Having already established the The New York Times is death-bound if they don’t make some wholesale changes in their strategy, let’s take a look at the ways in which The Times is changing its ways. NY Mag gives the brunt of the credit to a group of “renegade cybergeeks” and, reading about this web-savvy, bespecktacled group, it’s difficult to disagree.
The Times used to house its tech nerds in a building blocks away from their main headquarters, stashing them there as testament to their status as necessary afterthoughts. Not so much anymore.
Now they’ve got glass-walled conference rooms in the paper’s main building, access to major meetings, and a lot of front-of-site space. This is more than an exciting sign of new media embrace. By giving this power and attention to the web boys, old school papers like The Times may very well be able to maintain their supremacy and authority even once their print editions are a thing of the past.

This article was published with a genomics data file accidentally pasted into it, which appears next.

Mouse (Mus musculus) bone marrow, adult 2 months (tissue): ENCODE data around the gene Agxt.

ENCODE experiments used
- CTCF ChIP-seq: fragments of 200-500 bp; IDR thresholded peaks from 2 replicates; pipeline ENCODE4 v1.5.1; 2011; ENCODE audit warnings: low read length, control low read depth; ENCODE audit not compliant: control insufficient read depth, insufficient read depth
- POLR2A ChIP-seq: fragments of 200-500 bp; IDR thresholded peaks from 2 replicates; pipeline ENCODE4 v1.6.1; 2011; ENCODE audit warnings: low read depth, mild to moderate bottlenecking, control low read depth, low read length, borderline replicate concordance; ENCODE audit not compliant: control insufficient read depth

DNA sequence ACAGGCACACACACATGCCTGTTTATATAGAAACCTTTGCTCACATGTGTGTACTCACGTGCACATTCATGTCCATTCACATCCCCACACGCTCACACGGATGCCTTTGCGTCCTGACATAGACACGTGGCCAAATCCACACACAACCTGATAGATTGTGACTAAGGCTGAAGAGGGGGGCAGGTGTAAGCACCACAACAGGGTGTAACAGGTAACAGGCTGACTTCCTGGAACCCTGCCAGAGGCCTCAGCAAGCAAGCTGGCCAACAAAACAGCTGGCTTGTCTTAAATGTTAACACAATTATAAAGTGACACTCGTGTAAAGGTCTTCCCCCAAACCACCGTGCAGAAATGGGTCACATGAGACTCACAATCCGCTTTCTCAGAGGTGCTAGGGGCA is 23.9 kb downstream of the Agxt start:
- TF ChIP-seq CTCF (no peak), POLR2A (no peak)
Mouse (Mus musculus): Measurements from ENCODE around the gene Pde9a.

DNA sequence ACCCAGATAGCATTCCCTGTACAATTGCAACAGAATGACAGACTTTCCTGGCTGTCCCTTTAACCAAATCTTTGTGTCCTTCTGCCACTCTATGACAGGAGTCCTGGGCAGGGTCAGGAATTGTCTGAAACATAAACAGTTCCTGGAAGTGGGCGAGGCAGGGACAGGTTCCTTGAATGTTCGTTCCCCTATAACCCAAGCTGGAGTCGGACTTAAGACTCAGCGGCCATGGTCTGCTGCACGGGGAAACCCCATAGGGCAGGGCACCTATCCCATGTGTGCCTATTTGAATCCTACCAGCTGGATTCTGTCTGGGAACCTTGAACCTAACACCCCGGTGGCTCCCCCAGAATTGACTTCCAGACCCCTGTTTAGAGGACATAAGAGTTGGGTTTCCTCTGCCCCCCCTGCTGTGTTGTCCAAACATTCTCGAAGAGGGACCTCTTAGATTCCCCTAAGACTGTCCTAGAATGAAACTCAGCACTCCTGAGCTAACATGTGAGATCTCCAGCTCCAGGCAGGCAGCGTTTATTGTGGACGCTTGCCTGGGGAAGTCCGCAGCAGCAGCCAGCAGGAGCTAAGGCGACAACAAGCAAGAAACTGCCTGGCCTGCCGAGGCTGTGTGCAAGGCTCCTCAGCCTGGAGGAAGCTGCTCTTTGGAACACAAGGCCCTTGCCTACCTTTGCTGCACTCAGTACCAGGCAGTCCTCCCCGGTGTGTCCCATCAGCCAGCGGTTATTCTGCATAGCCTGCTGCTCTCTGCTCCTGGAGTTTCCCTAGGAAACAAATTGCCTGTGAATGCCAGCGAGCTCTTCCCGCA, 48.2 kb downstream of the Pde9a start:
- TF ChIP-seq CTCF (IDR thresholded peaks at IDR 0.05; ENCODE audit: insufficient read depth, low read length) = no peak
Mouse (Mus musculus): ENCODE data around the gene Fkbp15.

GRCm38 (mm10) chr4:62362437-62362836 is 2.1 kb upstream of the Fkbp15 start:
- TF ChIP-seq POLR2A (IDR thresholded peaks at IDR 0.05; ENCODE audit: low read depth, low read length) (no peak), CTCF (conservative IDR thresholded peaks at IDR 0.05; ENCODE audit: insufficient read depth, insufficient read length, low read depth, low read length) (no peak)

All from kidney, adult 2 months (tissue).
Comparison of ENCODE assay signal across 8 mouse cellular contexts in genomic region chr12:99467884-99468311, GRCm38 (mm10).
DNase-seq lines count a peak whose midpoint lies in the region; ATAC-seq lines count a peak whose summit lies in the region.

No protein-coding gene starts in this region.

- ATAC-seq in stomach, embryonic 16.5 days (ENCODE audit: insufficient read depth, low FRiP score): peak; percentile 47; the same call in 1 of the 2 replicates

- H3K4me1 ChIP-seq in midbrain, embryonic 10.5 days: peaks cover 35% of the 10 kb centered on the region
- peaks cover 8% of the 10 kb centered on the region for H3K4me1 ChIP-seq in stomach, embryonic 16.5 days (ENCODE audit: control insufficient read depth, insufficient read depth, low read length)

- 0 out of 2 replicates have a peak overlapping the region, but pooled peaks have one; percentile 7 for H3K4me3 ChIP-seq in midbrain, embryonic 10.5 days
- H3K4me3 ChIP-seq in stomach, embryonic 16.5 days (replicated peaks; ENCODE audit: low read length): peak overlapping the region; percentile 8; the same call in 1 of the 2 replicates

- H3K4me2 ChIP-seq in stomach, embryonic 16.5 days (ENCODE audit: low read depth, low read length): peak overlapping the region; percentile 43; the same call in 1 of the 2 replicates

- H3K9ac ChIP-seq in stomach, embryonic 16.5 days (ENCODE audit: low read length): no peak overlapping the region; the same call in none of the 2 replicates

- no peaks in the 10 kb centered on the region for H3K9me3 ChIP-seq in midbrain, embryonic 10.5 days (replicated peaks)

Anyone can blog and, soon, everyone will be able to post e-news. But true online innovation remains something of a commodity and The Times is at least attempting to tap into it.